“But all these little spurts add up,” adds Laura. By May of that year, she got to “about 50,000 words of material to work with, and I’ve figured out aspects of a novel I’m writing that never would have come to me if I hadn’t committed to doing the work.
The lesson here? Stay on top of any new thoughts or ideas that you may have. And, don’t forget to apply and try them out. You may be surprised at where that can take you.
Supertaskers are a rare breed.
A lot of people assume that they can do two things at once. In theory, it makes sense. If you get more done in less time, you’ll be more productive. And, this is the case with less important tasks, like folding laundry while dictating emails or listening to a podcast.
That’s not exactly a terrible idea. But, for more important objectives, it can slow you down. In turn, this will make you less productive.
As Kayla Sloan explains in another Calendar piece, one reason is that when you switch tasks too frequently, you’re not giving your brain time to adjust. “Furthermore, you must reacquaint yourself with where you last left off and what must be done next,” adds Kayla. “This is called the switching cost, and it increases with the complexity of your work.”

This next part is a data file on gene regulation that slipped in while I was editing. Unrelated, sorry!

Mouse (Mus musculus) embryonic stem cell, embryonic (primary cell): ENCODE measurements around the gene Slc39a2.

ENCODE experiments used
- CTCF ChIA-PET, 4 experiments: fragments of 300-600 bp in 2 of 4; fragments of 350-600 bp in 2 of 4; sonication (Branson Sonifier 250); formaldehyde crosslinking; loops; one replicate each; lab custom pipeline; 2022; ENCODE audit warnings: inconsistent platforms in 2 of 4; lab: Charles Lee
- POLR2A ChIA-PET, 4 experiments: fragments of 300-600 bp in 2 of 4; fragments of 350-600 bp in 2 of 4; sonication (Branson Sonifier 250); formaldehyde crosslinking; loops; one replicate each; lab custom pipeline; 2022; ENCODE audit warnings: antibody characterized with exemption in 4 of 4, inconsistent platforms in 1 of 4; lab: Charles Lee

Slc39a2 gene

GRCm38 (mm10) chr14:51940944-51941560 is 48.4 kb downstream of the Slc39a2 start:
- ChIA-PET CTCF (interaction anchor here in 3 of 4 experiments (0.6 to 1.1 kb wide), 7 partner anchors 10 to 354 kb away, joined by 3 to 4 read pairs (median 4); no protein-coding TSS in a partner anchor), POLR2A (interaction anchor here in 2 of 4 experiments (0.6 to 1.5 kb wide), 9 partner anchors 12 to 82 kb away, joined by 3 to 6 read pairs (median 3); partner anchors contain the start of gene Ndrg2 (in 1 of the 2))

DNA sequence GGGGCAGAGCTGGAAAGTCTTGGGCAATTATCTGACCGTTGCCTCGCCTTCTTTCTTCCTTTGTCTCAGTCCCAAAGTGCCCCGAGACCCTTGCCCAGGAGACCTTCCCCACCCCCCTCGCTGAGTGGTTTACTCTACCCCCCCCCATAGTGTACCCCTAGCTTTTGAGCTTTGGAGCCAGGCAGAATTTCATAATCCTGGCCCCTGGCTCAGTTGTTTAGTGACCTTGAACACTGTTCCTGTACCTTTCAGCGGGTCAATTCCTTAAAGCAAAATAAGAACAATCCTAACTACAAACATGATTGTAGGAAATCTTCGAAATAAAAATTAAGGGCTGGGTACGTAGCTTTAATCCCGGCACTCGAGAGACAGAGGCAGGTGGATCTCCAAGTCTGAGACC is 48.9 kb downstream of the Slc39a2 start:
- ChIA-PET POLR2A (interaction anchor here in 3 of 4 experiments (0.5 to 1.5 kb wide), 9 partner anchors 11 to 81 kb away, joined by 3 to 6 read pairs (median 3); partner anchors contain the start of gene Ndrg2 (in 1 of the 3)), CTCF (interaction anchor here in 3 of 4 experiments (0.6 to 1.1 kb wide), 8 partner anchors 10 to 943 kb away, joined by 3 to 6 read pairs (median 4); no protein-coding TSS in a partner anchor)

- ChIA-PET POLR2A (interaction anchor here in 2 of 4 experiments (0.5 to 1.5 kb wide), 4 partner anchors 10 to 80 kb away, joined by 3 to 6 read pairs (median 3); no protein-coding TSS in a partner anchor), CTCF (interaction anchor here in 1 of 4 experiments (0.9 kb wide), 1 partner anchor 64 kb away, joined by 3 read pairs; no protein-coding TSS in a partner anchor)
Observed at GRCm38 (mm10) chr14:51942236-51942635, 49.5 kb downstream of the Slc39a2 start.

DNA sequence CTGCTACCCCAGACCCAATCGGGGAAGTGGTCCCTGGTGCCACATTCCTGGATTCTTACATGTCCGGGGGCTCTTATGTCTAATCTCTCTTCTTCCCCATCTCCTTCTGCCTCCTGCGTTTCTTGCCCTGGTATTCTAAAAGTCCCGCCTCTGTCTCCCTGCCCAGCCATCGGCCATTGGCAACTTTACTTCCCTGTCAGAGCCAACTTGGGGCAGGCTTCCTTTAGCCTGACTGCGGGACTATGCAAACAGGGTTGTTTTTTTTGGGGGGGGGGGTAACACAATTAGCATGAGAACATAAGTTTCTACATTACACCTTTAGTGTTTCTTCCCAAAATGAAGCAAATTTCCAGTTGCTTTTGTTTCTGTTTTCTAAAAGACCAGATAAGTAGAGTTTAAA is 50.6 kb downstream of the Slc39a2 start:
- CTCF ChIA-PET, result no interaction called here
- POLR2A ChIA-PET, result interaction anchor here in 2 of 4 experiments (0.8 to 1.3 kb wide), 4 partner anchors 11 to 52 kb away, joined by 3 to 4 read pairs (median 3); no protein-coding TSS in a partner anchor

What’s more, multitasking leads to more mistakes and increases stress. It can even reduce creative thinking and memory. Some studies also claim that it can damage your brain by lessening the grey-matter density, which is responsible for cognition and emotions.
It’s OK to get bored and daydream.
Surely you have something better to do than sticking your head in the clouds. But, research begs to differ.
Over on Psychology Today, David B. Feldman, Ph.D., cites research that shows that letting our minds wander can make use wiser, spark creativity, and help solve problems. In his own work with Diane Dreher, Feldman found “that certain kinds of daydreaming can make people more productive.”
What kind of daydreaming? It should be “structured.” These are more realistic scenarios where you imagine yourself “pursuing a real-life goal, complete with experiencing the frustration of dealing with obstacles that might stand in the way.”
And, the same is valid with boredom.